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Old 06-29-2008, 10:05 PM   #1
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Curing concrete?


So we'll be pouring the 4x10x8" slab tomorrow and now I am reading about curing concrete. Is this something our concrete supplier will talk to us about or will they assume that we know what we're doing?

Well, we don't so I need enlightenment on how to cure this slab.

Something to consider, where the slab is located, there is no access to running water...

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Old 06-29-2008, 10:49 PM   #2
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Curing concrete?


haul water to it and wet with a garden can

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Old 06-29-2008, 10:52 PM   #3
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Curing concrete?


The concrete will cure whether you help it along or not. What you don't want to do is let the surface flash cure by having the wind blowing over it. Concrete cures by a chemical process called hydration, not by evaporation of the water. The water is used in the hydration, which is a chemical process. If your concrete's water is allowed to evaporate from the surface, it'll be ugly and potentially problematic.

Your concrete supplier will sell curing agent that you spray on finished concrete with a tank sprayer. This is pretty much a must. There are oil-based ones and organic ones such as soybean oil. I like bean oil personally, but it isn't available everywhere. After finishing, you coat the surface with the curing agent. Curing agent works pretty well as form release as well.

If you don't use curing agent (bad idea), you definately need to cover the slab to keep the air off the surface for a day or so. 6 mil poly will work.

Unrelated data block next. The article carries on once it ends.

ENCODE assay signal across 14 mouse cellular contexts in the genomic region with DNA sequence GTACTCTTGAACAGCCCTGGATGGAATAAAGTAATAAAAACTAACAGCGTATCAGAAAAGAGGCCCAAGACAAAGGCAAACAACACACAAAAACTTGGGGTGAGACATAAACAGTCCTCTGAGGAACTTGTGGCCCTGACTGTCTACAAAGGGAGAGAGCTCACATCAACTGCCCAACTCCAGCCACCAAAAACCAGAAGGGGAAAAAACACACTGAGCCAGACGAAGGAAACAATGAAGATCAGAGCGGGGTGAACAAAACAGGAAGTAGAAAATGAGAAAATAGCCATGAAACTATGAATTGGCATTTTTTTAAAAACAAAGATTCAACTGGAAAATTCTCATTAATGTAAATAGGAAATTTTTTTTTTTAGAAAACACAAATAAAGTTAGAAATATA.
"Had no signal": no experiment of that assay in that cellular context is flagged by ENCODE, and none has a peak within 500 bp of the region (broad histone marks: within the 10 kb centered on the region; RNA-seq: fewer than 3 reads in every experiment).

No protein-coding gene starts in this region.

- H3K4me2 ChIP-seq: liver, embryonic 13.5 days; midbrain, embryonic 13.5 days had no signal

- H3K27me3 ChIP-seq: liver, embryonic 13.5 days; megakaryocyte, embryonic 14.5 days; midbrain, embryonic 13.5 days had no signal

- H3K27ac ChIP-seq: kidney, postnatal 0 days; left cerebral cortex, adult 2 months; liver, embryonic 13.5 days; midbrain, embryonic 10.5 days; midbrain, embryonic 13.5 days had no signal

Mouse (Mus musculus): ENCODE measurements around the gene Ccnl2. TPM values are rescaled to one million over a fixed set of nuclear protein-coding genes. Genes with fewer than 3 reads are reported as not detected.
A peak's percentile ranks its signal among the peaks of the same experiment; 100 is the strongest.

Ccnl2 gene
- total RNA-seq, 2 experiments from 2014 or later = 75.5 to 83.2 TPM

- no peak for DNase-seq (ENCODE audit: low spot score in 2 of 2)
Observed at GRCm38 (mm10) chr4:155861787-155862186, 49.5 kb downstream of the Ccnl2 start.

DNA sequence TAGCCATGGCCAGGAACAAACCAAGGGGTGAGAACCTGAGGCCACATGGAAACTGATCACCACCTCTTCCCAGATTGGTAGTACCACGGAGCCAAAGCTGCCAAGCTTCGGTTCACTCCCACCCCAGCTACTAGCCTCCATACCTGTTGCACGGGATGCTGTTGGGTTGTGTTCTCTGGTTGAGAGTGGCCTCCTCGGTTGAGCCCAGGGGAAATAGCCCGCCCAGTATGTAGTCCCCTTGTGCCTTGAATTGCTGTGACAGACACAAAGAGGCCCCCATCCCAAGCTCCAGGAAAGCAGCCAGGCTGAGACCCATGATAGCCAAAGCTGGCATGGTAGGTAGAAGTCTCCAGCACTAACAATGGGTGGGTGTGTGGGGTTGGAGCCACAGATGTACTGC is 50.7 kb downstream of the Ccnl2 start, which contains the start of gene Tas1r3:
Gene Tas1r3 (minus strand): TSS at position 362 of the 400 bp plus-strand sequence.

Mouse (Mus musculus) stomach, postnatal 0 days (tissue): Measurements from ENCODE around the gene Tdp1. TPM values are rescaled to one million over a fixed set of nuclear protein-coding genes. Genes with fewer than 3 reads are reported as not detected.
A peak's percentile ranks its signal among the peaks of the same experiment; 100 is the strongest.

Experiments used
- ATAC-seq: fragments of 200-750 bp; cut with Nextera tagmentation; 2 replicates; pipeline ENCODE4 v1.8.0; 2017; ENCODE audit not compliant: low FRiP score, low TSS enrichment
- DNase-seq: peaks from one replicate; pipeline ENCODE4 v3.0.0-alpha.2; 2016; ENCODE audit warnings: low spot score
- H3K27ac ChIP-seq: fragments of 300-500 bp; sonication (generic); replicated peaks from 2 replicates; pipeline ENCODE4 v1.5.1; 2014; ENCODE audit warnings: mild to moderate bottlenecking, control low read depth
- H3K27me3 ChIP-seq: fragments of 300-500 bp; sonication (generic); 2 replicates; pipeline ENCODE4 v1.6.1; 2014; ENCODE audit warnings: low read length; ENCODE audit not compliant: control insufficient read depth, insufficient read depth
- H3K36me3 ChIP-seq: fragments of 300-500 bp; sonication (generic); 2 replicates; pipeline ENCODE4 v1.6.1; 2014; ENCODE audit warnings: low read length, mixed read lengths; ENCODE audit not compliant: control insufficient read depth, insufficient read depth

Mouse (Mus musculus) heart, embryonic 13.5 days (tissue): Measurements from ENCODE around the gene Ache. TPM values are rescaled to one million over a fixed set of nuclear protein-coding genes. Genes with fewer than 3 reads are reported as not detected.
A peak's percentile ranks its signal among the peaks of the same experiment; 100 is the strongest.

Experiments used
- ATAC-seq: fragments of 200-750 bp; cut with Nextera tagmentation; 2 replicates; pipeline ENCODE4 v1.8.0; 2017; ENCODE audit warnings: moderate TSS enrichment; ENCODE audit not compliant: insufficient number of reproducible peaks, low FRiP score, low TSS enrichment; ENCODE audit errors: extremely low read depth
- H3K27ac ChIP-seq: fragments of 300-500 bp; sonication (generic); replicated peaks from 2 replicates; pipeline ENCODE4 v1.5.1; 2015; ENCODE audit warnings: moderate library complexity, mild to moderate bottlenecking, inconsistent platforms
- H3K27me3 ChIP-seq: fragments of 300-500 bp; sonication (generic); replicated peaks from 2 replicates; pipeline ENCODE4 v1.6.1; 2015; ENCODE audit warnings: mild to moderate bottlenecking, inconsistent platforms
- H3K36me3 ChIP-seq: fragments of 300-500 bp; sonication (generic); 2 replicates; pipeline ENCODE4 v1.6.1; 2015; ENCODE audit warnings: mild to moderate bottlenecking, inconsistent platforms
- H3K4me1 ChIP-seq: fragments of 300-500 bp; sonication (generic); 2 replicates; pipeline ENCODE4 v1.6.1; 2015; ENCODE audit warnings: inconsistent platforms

Your concrete will set up fairly quickly, but will continue to really gain strength over the next several weeks. You will be able to walk on it and strip the forms the day after pouring (sooner in most cases, but why risk it).
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Old 06-29-2008, 10:55 PM   #4
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Curing concrete?


I would NOT recommend spraying it with water. Water will mix with the cement and create a slurry on the top surface, which is inherently weak. More water equals diluted portland, which means low strength.

I see this happen all the time. People over-work the surface, get too much slurry on top, and then add insult to injury by spraying the whole thing with water. Next thing you know you get a lot of evaporation, and the whole mess results in tiny surface cracks, spalling, etc.

Get some curing agent. They can bring it from the batch plant, and you can have a tank sprayer ready.
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Old 06-29-2008, 10:56 PM   #5
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Curing concrete?


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Originally Posted by thekctermite View Post
The concrete will cure whether you help it along or not. What you don't want to do is let the surface flash cure by having the wind blowing over it. Concrete cures by a chemical process called hydration, not by evaporation of the water. The water is used in the hydration, which is a chemical process. If your concrete's water is allowed to evaporate from the surface, it'll be ugly and potentially problematic.

Your concrete supplier will sell curing agent that you spray on finished concrete with a tank sprayer. This is pretty much a must. There are oil-based ones and organic ones such as soybean oil. I like bean oil personally, but it isn't available everywhere. After finishing, you coat the surface with the curing agent. Curing agent works pretty well as form release as well.

If you don't use curing agent (bad idea), you definately need to cover the slab to keep the air off the surface for a day or so. 6 mil poly will work.

Your concrete will set up fairly quickly, but will continue to really gain strength over the next several weeks. You will be able to walk on it and strip the forms the day after pouring (sooner in most cases, but why risk it).
what you are talking about is called Cure & Seal,,,,,,,correct ??
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Old 06-29-2008, 10:59 PM   #6
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Curing concrete?